A family of five has lost an appeal against their mandatory hotel quarantine, after they claimed the facilities are not fit for purpose.
Michelle O'Dowd, who returned to Ireland with her husband and three children from Australia, to work as a nurse in the health services here, said she has serious concerns about the welfare of her three children if they have to remain in quarantine for 12 days.
She said the family was given just three beds for five people and that there is not enough room to eat meals, move or exercise.
She also said that the PCR test that, if negative, would allow the family get outside for a period of fresh air every day was not carried out on arrival as expected and did not take place until almost 24 hours after they had checked in.
She said they also had to wait an hour-and-a-half for their room on arrival at the Crown Plaza in Santry and when she complained about the facilities, she was told that she was lucky to get one of the hotel's few interconnecting rooms.
Ms O'Dowd, her husband and their three children aged 14, 10 and nine, arrived in Dublin airport yesterday morning to return to live in Ireland after five years living in in Perth.
Although Perth has had just one case of Covid-19 in almost a year and the family had negative PCR tests, the fact that they had a 45 minute stop-over in Dubai meant they became one of the first group of travellers to enter mandatory hotel quarantine in Ireland.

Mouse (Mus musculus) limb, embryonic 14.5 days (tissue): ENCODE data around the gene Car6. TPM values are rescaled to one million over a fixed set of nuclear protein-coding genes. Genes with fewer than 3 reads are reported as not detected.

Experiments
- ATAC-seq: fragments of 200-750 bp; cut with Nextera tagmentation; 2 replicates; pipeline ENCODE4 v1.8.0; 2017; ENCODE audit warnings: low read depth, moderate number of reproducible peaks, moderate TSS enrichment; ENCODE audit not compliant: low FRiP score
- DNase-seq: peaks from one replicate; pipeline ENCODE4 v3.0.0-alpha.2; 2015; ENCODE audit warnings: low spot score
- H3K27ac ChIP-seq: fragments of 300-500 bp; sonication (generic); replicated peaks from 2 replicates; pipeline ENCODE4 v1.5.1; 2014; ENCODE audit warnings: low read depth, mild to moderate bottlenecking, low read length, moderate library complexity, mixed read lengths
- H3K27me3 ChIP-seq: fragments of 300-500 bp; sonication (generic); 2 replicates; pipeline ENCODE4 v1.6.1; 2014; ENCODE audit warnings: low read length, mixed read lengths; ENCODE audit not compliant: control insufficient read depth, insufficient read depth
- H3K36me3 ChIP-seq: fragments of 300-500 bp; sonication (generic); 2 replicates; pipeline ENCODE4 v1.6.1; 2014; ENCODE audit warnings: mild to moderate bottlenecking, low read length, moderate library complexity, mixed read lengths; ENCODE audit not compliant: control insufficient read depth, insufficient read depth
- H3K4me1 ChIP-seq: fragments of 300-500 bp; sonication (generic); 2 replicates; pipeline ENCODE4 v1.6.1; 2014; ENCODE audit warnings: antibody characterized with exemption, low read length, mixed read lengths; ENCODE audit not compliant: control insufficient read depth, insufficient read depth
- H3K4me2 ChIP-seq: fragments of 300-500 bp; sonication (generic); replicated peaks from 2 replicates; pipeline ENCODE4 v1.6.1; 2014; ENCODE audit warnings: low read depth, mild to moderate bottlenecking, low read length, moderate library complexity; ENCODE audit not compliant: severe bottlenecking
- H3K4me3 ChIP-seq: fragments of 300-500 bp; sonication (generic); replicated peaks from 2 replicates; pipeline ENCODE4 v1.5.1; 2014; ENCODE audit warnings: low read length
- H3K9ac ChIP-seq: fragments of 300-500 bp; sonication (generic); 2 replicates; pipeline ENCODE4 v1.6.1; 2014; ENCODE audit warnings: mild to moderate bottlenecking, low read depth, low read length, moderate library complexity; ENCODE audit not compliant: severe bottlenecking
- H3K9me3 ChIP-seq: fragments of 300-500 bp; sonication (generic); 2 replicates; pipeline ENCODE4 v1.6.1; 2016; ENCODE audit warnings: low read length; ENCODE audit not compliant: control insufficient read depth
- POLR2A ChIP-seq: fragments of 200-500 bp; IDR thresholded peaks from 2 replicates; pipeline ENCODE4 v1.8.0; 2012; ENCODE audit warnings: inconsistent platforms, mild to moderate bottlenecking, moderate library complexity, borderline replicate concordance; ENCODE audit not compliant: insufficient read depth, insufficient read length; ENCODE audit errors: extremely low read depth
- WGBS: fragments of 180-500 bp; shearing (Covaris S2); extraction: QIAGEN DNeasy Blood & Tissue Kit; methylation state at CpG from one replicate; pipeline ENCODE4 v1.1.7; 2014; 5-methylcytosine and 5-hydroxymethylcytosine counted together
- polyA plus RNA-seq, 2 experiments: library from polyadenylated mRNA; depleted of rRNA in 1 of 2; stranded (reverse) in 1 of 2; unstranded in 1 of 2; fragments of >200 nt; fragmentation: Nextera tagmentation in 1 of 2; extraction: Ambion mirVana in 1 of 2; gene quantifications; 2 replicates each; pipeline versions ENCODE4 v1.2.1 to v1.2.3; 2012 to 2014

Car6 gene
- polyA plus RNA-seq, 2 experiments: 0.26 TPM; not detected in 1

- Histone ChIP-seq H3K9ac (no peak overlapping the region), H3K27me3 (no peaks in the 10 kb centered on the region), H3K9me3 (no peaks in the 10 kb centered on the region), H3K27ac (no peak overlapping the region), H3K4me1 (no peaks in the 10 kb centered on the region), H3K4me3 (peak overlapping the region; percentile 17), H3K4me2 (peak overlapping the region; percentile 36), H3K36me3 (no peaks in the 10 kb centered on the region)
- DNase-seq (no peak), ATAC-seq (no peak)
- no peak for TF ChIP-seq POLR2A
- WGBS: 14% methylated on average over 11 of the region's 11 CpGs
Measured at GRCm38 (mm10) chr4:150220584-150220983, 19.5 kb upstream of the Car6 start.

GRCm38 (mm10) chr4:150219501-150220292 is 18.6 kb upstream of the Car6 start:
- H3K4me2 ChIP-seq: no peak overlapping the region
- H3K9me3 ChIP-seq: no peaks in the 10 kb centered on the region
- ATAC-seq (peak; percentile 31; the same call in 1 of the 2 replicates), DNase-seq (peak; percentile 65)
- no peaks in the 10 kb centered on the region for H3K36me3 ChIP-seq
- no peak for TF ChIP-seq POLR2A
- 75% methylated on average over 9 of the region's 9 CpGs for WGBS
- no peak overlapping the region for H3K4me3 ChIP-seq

Ms O'Dowd said she was "absolutely appalled by the size of the rooms".
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She added: "To say I was shocked as an understatement. There's two little chairs around a tiny table in each room and there's five of us.
"We can't eat together, one of my daughters sat on the floor and myself and my husband sat at the table and the other two were sitting on the bed in the other room.
"We were told in the guidelines that there's going to be an exercise programme on YouTube and there's absolutely no space to do any exercise. It's just appalling, and I just I don't know, there are no words of how shocked I am. This facility is absolutely not for a family".
Last night the family made a formal appeal against their quarantine with Ms O'Dowd saying she raised serious concerns about the welfare and well-being of her children if they had to remain at the facility for 12 days.
But the family was told today that their appeal has been denied by the Department of Justice, acting on behalf of the Minister for Health.
Ms O'Dowd said: "We won't be able to stay here for 12 days. I mean, I don't understand why, there has to be apartments or aparthotels empty in Dublin that could facilitate a family. This is not a facility for a family, its unsafe.
"Even for a couple in here in one of these rooms, it's going to have serious implications for mental and physical health of anybody staying here.
"We've come from Australia, where the kids were outdoors, they spend their day on the trampoline or doing handstands or in the garden, or in the pool. My youngest turns nine tomorrow [and] one of her big requests was to get home in time to have a birthday in Ireland. But we hadn't anticipated that I actually wouldn't even be able to buy her a birthday cake".
In a statement the Department of Health said it does not comment on individual cases but it said its in constant contact with the Tifco Hotel Group about all issues relating to the management of mandatory hotel quarantine.
It said they are working together to ensure that everyone is comfortable and secure.